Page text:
Good luck with your book. I haven't used Scrivener, but I can very highly recommend WriteItNow from http://www.ravensheadservices.com/. It is very clever, will keep track of timelines and relationships between characters (Very useful!) and you can build characters (even upload photographs of them), keep track of events, and if you run out of inspiration, it will offer you suggestions if you want. There are loads of free add-ons, too giving background information about different eras and names. You can download a free demo version to try it out and see what you think. The only downside I have found with it is that it offers so much you can spend an entire day playing with it. :) Well worth a look at.

As far as your book is concerned, you do it. Write what you enjoy, and what you know. There may be too many books on living in France, but you could also say there are too many cookbooks, romances, crime thrillers and vampire stories, and people still keep buying and enjoying them. And one man's meat is another man's poison, as they say. Some readers may have had their fill, but there are always others who still enjoy them.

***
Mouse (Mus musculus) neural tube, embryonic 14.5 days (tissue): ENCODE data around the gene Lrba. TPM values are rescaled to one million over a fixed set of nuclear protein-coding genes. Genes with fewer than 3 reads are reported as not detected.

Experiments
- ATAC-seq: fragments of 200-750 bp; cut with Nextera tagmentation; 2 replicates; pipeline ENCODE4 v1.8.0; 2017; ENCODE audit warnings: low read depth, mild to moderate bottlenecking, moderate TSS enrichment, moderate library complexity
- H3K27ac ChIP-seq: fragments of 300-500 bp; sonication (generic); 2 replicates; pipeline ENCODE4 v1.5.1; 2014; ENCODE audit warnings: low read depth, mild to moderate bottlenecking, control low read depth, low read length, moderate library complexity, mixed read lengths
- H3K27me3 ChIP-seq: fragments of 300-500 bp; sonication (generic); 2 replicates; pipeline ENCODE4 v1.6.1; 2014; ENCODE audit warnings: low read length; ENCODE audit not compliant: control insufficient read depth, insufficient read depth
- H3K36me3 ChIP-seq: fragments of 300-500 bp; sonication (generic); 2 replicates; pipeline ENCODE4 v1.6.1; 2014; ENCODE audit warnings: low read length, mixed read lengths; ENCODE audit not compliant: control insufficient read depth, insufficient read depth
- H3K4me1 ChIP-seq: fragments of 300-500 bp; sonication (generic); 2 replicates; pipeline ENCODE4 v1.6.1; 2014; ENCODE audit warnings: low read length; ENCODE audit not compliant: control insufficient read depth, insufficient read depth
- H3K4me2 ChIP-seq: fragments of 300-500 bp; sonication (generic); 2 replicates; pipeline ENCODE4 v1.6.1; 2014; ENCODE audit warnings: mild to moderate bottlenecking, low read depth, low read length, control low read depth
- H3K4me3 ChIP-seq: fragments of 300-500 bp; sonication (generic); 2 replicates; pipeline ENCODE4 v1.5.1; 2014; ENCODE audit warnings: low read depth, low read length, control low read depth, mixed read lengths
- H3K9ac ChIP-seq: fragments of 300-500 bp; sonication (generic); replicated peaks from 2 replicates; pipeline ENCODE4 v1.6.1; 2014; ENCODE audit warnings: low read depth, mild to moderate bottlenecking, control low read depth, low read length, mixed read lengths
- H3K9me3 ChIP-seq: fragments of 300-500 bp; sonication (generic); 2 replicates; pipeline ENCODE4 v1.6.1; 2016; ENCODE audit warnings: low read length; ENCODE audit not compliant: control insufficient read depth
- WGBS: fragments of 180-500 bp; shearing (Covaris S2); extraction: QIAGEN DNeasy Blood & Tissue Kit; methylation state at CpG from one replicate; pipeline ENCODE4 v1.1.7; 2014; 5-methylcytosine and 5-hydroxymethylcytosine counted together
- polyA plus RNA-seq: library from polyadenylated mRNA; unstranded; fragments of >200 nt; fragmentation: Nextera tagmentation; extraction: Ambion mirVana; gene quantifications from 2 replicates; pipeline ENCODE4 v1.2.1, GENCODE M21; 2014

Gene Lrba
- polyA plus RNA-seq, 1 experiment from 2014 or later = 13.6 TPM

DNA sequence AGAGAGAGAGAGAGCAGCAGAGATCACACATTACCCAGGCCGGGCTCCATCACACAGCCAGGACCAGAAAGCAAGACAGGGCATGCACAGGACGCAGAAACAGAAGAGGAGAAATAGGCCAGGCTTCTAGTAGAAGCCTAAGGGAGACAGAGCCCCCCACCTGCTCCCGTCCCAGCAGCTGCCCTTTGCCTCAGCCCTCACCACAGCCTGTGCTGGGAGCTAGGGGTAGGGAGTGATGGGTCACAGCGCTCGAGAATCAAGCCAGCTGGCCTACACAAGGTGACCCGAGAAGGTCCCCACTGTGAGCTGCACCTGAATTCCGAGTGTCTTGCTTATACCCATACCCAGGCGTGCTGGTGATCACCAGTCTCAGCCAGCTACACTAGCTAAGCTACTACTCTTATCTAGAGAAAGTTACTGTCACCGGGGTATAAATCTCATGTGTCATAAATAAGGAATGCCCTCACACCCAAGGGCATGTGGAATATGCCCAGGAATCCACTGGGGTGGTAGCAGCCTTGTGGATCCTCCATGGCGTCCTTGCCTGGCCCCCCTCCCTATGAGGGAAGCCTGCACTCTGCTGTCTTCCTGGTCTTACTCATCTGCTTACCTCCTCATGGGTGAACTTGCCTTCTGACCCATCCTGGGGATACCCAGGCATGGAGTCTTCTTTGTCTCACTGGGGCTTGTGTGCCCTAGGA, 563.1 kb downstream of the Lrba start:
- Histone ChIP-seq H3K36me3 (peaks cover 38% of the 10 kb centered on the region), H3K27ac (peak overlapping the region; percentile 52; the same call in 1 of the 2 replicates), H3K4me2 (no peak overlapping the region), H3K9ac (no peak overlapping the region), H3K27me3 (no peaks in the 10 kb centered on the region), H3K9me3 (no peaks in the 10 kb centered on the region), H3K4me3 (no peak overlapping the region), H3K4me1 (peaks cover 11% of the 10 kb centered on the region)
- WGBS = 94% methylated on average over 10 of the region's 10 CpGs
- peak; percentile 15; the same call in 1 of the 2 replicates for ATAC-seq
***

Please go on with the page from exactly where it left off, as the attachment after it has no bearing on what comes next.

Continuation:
Well Karen, stop talking about it and get on and do it!!! Seriously books get written by placing bum on seat and fingers on keyboard (unless you're Barbara Cartland and have a secretary to dictate to) and are composed of 10% inspiration adn 90% perspiration (can't remember who said that but it's so true).

Join the CW group if you can, writing is a lonely business and it's great to have fellow writers to talk to but frankly apart from being a means to oblige you to write something for each session I never found that my CW group in London helped my writing enormously, our styles were far too different. I, for instance, wrote light comedy, the others wrote serious plays, literature with a capital L, horror and science fiction. I still wouldn't have missed a session.

I've never written non fiction but I imagine it's much like fiction, the best place to start is at a point of change - not necessarily when you move to France but when something happens that sets in course a train of events. For instance if a child changes shcool, or you discover you need a new roof, or the day your neighbour decides he wants to learn English... The truth is once you've finished the book you'll probably edit the first chapter out of all recognition so don't worry too much about it, start and get some momemtum going. And even if you do eventually decide that there isn't room in the market for another living in France book you can look on what you've written as source material for a novel.